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Sunday, August 19, 2012

Students Likes/Dislikes about School /Cell Phones/BYOD

After attending ISTE 2012 I decided I wanted to get a group of former students together and use some of tech tools I am planning on using in my class. I hadn't used some of them before with a group of students and wanted to see what would happen when I did. I had another motive as well: I wanted them to freely express how they felt about school/class. It was a win-win for me; I got to test out some great new tech tools and received great feedback from students. BTW, the way I got former students in during the summer was a promise of lunch. Told admin what I was doing and they took care of lunch. This post will focus on the feedback from students as I believe it is beneficial to everyone.

Here are some responses to what students like/dislike about school/class:

Student A "I like to learn interesting facts and history stuff. I like learning to do new things on the computer and learning how to use new programs. I don’t like when the class has to just sit there and be silent and read.
Good lessons have interaction with all the students AND the teacher. I like when you learn about new things and new programs.

Bad lessons are like when ****** makes us sit and take notes while she flies through a presentation. Or when she makes us read a ton of pages and write stuff about it. I don’t know about you, but I find that boring and not useful. I don’t learn anything when I’m bored."

Student B "I don't like sitting and doing nothing, like hearing a lecture. I get bored really easy and can fall asleep really easy when I'm not doing anything. Sometimes taking notes can keep me awake but I don't really like taking notes. I like fun lessons where we act things out or do things hands on. I don’t really love making presentations. I also don’t like writing essays because they are boring and stupid to do.

I think a bad lesson is where all you do is sit and take notes.(like in ****** class she would have a powerpoint and go really fast and write a lot...I didn't like it.)"

Student C "I like to interact with my peers, while also pushing myself to learn new things, learning is something I really really enjoy. Especially when I feel someday I will be able to draw from the things I’ve learned and use them in a non-academic setting. I don’t really like essays, but unfortunately for me, Essays are part of the standardized-education system, and I’m not exempt from the timed sessions of long-dry pages of info, that sometimes don’t serve justice to those trying to show their knowledge and get into college."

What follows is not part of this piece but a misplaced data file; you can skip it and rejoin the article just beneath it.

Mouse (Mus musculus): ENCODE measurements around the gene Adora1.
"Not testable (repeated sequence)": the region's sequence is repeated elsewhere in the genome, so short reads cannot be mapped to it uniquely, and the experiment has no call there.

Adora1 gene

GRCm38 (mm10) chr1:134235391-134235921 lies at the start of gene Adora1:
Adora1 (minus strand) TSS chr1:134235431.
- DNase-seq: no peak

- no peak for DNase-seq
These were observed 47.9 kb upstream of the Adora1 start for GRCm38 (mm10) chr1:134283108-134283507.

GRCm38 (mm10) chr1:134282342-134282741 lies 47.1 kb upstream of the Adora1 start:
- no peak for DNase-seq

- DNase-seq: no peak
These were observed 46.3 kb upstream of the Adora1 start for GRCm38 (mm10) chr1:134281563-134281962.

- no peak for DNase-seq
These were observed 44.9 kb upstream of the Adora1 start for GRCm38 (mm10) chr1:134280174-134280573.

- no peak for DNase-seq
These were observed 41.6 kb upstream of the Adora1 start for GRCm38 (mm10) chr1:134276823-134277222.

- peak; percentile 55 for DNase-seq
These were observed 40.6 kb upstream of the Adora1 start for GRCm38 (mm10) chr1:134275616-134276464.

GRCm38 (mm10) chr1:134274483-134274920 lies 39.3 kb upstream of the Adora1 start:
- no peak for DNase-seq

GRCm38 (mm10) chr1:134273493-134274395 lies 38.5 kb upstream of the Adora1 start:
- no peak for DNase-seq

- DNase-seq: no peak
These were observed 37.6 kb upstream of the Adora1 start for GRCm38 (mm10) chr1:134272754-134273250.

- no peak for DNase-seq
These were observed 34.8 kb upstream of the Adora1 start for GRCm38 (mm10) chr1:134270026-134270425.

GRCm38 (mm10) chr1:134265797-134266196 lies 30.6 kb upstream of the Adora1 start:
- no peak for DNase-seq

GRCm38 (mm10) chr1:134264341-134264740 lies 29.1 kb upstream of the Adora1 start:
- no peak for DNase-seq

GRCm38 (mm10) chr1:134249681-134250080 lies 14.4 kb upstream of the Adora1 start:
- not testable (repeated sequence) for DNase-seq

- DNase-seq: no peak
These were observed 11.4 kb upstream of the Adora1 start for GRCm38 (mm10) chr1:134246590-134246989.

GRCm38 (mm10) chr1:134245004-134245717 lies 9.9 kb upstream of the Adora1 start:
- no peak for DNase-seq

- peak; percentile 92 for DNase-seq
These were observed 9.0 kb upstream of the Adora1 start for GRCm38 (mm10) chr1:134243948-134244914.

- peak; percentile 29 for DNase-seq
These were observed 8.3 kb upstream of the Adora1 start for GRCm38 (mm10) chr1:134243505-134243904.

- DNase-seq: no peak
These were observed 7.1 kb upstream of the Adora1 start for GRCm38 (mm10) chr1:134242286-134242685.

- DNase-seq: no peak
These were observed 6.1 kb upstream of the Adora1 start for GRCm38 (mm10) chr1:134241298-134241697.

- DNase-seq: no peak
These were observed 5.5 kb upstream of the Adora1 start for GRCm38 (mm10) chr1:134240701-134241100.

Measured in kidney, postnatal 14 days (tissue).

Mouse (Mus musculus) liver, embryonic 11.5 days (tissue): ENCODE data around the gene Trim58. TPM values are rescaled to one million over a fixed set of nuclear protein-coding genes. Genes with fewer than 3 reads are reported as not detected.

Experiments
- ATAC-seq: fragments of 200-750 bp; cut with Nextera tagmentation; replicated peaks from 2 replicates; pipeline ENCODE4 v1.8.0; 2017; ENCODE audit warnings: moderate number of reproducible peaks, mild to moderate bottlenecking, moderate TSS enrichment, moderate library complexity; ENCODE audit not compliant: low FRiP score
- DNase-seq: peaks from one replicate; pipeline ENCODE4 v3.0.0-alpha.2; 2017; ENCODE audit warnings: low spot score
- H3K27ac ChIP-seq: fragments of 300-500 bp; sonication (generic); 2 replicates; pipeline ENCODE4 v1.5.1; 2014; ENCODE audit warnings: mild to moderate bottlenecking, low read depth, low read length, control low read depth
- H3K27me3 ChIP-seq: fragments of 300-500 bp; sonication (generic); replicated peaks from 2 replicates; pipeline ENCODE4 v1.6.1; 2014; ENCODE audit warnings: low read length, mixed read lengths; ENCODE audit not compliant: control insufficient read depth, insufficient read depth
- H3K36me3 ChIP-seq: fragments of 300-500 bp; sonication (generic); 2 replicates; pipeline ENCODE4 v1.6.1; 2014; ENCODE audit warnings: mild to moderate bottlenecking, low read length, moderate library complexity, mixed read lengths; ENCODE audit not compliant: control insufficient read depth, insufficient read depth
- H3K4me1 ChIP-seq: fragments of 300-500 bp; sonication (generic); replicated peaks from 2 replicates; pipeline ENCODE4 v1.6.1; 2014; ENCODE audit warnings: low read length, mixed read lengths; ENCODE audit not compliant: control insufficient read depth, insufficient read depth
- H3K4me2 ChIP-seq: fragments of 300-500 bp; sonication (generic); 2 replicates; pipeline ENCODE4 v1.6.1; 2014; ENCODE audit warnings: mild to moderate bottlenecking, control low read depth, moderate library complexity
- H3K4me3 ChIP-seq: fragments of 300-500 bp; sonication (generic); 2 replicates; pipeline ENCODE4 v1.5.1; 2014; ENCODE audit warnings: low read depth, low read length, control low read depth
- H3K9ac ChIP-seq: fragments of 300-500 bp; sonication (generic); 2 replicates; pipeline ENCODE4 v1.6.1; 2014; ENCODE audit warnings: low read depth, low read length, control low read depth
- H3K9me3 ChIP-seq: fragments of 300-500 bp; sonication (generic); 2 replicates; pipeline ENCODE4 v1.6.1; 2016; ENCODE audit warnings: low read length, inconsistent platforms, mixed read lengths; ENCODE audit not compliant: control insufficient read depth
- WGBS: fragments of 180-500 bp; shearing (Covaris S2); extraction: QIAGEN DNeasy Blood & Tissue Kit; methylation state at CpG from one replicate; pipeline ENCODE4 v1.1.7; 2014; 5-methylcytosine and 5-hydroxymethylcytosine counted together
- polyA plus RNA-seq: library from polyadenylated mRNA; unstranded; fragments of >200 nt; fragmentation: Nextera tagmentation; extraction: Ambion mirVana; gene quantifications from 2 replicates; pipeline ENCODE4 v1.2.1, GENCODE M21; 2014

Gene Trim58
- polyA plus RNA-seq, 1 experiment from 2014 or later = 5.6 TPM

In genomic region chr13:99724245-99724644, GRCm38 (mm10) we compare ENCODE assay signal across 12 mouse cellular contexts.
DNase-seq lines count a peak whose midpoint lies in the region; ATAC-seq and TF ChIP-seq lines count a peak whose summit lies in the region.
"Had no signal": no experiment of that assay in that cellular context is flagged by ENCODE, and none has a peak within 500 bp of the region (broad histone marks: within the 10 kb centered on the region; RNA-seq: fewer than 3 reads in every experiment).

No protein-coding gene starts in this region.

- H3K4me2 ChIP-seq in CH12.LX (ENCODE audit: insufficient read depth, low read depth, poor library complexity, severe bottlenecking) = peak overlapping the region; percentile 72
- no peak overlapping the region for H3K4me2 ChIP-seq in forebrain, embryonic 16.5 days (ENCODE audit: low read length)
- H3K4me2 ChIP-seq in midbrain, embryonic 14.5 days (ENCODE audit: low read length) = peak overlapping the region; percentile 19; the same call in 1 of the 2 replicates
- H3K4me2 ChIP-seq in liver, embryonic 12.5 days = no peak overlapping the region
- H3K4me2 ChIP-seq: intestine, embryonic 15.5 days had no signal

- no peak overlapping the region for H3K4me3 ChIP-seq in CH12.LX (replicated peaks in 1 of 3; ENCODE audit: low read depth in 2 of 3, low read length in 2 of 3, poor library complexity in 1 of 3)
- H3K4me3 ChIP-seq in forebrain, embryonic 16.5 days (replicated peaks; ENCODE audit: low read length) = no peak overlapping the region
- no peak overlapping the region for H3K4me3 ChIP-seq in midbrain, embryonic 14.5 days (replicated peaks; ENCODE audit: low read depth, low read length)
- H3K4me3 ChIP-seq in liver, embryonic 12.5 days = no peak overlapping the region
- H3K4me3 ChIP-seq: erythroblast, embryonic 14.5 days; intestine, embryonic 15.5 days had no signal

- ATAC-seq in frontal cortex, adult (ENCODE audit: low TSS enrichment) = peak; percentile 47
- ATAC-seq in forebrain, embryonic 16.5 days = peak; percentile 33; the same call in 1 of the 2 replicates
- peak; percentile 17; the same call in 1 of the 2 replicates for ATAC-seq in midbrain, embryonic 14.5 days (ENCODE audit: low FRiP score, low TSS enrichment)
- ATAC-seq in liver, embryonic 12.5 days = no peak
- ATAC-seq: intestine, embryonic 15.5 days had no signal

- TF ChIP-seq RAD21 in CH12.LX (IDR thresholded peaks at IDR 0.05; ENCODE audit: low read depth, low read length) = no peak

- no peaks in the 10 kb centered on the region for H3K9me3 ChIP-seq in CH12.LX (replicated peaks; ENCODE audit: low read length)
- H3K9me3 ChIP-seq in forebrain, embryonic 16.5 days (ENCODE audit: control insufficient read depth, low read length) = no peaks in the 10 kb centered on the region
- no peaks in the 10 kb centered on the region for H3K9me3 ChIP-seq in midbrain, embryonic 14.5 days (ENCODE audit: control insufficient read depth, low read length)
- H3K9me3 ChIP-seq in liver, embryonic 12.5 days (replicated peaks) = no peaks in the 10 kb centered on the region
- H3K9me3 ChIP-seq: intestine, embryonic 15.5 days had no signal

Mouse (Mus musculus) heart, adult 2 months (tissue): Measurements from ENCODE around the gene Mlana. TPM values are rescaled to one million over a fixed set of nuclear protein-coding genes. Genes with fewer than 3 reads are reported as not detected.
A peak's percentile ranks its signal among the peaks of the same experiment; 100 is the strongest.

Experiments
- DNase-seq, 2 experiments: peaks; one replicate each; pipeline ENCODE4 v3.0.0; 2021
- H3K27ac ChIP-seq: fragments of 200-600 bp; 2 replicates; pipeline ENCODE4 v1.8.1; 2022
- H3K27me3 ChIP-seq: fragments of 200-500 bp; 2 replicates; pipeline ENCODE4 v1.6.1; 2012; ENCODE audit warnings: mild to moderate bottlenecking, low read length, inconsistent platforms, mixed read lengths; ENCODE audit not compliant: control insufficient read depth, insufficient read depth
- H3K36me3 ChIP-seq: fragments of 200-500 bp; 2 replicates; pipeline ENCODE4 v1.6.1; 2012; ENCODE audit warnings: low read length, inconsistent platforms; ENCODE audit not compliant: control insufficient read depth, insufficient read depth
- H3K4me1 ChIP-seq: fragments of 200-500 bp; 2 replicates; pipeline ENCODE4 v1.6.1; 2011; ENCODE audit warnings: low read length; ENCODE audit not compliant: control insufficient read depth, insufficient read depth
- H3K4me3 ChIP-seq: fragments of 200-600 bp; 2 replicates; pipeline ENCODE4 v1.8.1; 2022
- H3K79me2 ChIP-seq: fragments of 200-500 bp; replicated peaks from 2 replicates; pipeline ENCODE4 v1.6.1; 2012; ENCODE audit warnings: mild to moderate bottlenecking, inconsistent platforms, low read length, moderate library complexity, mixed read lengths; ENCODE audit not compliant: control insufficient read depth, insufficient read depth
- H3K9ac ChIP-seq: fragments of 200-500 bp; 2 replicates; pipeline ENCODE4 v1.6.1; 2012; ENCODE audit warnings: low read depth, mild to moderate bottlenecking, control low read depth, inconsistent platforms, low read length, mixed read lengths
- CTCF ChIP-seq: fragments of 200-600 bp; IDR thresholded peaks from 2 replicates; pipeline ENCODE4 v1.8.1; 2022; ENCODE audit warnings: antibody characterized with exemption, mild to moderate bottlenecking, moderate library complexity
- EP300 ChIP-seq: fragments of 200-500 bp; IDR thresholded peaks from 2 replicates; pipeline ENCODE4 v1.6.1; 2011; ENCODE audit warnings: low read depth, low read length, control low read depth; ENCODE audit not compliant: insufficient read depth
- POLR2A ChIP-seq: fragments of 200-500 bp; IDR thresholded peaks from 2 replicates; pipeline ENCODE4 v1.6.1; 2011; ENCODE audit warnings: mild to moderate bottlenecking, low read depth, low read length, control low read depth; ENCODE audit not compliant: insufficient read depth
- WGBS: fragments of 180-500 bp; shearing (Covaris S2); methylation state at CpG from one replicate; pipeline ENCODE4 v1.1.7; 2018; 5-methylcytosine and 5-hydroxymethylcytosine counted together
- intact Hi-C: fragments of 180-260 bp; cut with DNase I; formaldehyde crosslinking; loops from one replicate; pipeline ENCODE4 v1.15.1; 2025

Student D "I like when we use different activities to learn about new places! I like to use different features on the computer to create presentations and other things. I don't like when teachers just sit there and lecture us about boring stuff that’s hard to understand.
I like lessons when you have a type of activity to go with it, it helps to understand what we are learning about.
I don’t like the lessons where the teacher makes you read the text book cover to cover instead of the teacher explaining it themselves."

Student E "A good lesson is one that doesn’t always have to be finished. In physics we almost never finished a lesson because we always went deeper into a concept that the teacher didn’t intend on teaching. A bad lesson is one where all you’re doing is copying from a page of the book, because that’s all it becomes; copying. Another bad lesson is when the teacher moves on too quickly because they feel they are crunched for time. If they speed through a new concept, it never is solidified and comes back to bite you in the butt since you didn’t learn it."

A few observations...students know busy work is meaningless work...good lessons have students and the teacher interacting...students don't learn when they are bored...students want to be engaged and learn new things...lecturing and taking notes is not engaging...validation of effective/less effective teaching practices.

On the subject of cell phones in class and BYOD the answers were much more thoughtful than I believe we give students credit for. They considered the potential problems and benefits.

Student A "Using cell phones in class would be beneficial for SOME people. Some students would use it the way the teachers intend for them to use it, others would get distracted by all the other things that can be accessed in the world of cellular technology. It would be a good idea to have students, instead of using their cell phone, to use a laptop or ipad. Those can be less of a distraction and they are bigger so the teacher can see what is on the screen and know whether the student is doing what they are supposed to or not. If you don’t have a device to use, you could take notes on paper and use your friends notes for the rest of what you didn’t give. Also, sometimes they have laptop carts that they could pass out to the students without the benefit of having their own device. They can email it to themselves and open it whenever they need or they could print it off and keep the paper with them."